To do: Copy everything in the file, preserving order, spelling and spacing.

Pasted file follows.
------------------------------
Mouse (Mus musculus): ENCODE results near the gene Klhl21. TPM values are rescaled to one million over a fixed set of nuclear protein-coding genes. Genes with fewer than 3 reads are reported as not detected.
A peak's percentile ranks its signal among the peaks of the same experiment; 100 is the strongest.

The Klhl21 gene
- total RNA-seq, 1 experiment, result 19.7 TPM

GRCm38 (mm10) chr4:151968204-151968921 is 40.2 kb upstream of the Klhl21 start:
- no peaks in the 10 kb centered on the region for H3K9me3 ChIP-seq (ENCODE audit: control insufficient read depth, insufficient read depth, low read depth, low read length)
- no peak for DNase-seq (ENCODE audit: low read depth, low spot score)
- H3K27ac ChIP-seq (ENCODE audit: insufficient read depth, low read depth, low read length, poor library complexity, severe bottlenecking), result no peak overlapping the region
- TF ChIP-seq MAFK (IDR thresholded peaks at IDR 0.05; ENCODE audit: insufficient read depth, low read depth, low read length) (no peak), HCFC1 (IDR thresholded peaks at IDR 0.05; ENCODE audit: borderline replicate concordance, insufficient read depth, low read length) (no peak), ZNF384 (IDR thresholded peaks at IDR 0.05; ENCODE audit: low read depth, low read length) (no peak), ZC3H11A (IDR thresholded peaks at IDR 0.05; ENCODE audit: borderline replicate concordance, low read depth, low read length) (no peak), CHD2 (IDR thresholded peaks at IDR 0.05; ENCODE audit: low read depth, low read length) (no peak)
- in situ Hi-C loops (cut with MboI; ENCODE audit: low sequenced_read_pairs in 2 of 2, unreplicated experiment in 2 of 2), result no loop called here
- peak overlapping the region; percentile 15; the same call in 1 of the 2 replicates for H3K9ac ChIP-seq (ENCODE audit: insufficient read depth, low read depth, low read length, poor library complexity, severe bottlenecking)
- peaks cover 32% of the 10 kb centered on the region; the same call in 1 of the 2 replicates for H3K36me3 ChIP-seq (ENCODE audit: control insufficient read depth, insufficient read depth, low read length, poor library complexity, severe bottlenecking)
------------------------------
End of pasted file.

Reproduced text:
Mouse (Mus musculus): ENCODE results near the gene Klhl21. TPM values are rescaled to one million over a fixed set of nuclear protein-coding genes. Genes with fewer than 3 reads are reported as not detected.
A peak's percentile ranks its signal among the peaks of the same experiment; 100 is the strongest.

The Klhl21 gene
- total RNA-seq, 1 experiment, result 19.7 TPM

GRCm38 (mm10) chr4:151968204-151968921 is 40.2 kb upstream of the Klhl21 start:
- no peaks in the 10 kb centered on the region for H3K9me3 ChIP-seq (ENCODE audit: control insufficient read depth, insufficient read depth, low read depth, low read length)
- no peak for DNase-seq (ENCODE audit: low read depth, low spot score)
- H3K27ac ChIP-seq (ENCODE audit: insufficient read depth, low read depth, low read length, poor library complexity, severe bottlenecking), result no peak overlapping the region
- TF ChIP-seq MAFK (IDR thresholded peaks at IDR 0.05; ENCODE audit: insufficient read depth, low read depth, low read length) (no peak), HCFC1 (IDR thresholded peaks at IDR 0.05; ENCODE audit: borderline replicate concordance, insufficient read depth, low read length) (no peak), ZNF384 (IDR thresholded peaks at IDR 0.05; ENCODE audit: low read depth, low read length) (no peak), ZC3H11A (IDR thresholded peaks at IDR 0.05; ENCODE audit: borderline replicate concordance, low read depth, low read length) (no peak), CHD2 (IDR thresholded peaks at IDR 0.05; ENCODE audit: low read depth, low read length) (no peak)
- in situ Hi-C loops (cut with MboI; ENCODE audit: low sequenced_read_pairs in 2 of 2, unreplicated experiment in 2 of 2), result no loop called here
- peak overlapping the region; percentile 15; the same call in 1 of the 2 replicates for H3K9ac ChIP-seq (ENCODE audit: insufficient read depth, low read depth, low read length, poor library complexity, severe bottlenecking)
- peaks cover 32% of the 10 kb centered on the region; the same call in 1 of the 2 replicates for H3K36me3 ChIP-seq (ENCODE audit: control insufficient read depth, insufficient read depth, low read length, poor library complexity, severe bottlenecking)